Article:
how to replace cylinder thermostat ?

Please can someone just advise me below? While trying to work out what's going wrong with the 3way valve on our central heating, I've been fiddling with the hot water cylinder thermostat a lot, and it's become stiff. (no tittering...)
Is it a simple job to replace it, eg 2 or 3 wires, standard codes?
Current one looks like http://www.toolstation.com/search.html?searchstrG346
and has a single white cable going into a 10-way honeywell connection box in the airing cupboard.
The thermostat cable has 3 wires, red, black & grey.
regards
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wrote:

Think of it as a simple changeover switch...one wire will be connected to the "common" switch contact whilst the other two are connected to the "normally open" and "normally closed" contacts.
Probably best to use a multimeter to work out which is which as there are *possibly* different conventions in use with regards to colour coding.
sponix
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keith wrote:

WD40?
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wrote:

R2D2?
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In an earlier contribution to this discussion,

It doesn't really matter about the knob being stiff to turn - as long as the stat turns on and off at the indicated temperature. You shouldn't want to change the setting very often - haven't changed mine for years!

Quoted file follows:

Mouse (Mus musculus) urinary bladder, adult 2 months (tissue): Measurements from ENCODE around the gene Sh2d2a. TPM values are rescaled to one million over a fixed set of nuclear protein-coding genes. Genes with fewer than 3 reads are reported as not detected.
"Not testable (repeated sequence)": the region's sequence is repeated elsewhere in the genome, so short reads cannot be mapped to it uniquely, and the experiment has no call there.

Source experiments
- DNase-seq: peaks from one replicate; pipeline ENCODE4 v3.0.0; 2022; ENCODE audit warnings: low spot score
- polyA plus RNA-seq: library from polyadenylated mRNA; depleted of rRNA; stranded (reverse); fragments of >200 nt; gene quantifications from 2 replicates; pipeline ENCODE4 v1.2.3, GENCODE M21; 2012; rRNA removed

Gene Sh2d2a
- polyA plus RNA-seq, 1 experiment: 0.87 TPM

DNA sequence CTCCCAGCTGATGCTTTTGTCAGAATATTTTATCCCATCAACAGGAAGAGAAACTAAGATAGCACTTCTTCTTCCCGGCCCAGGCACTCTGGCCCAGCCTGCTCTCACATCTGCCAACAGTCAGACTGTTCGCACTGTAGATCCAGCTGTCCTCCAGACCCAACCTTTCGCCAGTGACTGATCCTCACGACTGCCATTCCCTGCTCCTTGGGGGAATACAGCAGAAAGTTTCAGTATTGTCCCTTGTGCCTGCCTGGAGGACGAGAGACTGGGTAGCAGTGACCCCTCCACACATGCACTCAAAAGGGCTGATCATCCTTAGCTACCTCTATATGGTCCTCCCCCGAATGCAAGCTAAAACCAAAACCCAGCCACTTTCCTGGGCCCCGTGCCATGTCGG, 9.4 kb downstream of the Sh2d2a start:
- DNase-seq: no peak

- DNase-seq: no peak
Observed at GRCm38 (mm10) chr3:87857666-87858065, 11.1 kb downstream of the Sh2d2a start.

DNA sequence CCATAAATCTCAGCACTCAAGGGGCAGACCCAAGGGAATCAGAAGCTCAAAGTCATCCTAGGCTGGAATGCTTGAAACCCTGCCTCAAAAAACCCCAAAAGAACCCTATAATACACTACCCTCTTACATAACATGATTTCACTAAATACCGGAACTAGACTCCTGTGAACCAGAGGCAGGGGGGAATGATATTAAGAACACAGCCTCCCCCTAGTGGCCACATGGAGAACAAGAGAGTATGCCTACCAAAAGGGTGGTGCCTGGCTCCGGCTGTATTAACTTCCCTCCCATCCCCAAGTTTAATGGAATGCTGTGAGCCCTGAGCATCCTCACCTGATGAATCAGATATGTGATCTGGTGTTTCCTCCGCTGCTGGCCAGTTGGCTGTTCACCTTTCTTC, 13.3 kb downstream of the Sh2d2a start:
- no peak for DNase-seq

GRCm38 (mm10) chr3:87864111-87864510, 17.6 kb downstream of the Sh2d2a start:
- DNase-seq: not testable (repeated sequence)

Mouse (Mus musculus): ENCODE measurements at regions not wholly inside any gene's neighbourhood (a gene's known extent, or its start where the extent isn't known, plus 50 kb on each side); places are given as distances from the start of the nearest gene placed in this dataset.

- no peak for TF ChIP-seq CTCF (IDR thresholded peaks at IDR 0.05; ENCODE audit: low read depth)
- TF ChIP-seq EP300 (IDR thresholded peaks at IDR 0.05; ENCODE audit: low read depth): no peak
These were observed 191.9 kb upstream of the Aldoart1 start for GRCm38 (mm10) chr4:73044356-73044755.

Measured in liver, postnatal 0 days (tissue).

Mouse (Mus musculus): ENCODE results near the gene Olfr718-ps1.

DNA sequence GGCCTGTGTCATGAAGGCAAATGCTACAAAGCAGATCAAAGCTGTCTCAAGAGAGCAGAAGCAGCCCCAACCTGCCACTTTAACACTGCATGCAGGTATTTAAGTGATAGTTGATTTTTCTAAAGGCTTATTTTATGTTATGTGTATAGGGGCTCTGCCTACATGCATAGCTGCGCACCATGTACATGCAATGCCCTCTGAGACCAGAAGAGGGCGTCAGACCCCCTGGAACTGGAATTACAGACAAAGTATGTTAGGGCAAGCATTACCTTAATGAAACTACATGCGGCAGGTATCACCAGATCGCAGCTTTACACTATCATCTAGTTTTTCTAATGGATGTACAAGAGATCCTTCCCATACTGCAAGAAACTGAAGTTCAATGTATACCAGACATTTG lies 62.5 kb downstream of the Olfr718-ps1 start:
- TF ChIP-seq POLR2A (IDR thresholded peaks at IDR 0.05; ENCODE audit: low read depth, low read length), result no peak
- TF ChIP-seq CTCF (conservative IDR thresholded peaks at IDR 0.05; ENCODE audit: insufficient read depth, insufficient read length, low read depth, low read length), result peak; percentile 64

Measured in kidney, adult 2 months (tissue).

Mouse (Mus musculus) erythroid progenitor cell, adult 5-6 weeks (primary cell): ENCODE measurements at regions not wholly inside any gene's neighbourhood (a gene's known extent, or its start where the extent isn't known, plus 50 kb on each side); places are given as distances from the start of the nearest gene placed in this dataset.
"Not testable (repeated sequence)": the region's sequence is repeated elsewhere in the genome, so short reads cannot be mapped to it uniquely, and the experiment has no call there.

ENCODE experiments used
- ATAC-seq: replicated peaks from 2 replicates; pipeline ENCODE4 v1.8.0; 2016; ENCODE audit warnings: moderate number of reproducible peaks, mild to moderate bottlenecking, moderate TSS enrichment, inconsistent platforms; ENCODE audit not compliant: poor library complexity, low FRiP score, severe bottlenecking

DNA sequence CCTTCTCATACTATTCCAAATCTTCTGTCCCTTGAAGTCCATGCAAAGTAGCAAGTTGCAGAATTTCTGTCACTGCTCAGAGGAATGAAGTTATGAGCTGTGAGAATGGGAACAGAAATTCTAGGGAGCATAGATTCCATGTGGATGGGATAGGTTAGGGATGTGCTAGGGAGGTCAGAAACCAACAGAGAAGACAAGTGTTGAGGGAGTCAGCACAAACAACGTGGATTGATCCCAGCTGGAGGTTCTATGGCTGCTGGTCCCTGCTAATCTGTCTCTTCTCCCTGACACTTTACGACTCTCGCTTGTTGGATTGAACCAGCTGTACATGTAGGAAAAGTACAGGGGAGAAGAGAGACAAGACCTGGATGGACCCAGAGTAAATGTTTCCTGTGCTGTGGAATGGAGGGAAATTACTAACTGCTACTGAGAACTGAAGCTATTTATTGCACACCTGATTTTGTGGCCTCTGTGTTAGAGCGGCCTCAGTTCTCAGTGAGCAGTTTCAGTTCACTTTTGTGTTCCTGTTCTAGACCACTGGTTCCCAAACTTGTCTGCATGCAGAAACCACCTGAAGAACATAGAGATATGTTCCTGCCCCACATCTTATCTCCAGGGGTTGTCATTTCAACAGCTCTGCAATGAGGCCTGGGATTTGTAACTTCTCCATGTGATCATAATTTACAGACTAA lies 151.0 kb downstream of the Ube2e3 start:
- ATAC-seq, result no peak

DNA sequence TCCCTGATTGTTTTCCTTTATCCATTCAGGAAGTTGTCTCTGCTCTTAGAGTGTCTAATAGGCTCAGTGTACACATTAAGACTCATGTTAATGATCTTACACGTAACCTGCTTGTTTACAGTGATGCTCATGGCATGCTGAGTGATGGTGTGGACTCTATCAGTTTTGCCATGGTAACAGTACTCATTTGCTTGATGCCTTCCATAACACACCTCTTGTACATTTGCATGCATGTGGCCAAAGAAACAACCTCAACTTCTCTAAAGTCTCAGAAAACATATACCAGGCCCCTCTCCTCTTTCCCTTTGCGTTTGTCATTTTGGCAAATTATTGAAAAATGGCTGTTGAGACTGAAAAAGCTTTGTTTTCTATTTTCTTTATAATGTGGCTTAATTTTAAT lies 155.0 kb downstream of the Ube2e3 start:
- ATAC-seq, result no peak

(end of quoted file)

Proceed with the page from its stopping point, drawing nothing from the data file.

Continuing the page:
If you *really* want to change it, it's quite straightforward as long as you get the right sort of stat, and wire it like for like. With a Y-Plan system, it's *vital* that the stat is of the change-over type - and not just an on/off switch. I don't know whether the Toolstation one is ok - it doesn't give enough information.
The stat needs to have 3 connections - common, demand and satisfied. When the tank temperature is below the stat setting, common is connected to demand. When the tank gets up to temperature, the contacts change over and common is then connected to satisfied. Without this connection, the CH won't work after the HW gets hot.
When I said wire it like for like, I meant in terms of function. Forget wire colours and contact labels - they may be different between the old and new stat. Demand and Satisfied are sometimes labelled NO (normally open) and NC (normally closed) or vice versa - so you'll need to work out which is which.
--
Cheers,
Roger
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Thanks, that's good. I can use my multimeter to work that out, I was worried about whether it had anything other than just a switch in it, sounds like it's pretty standard to just be a c/over switch.. cheers
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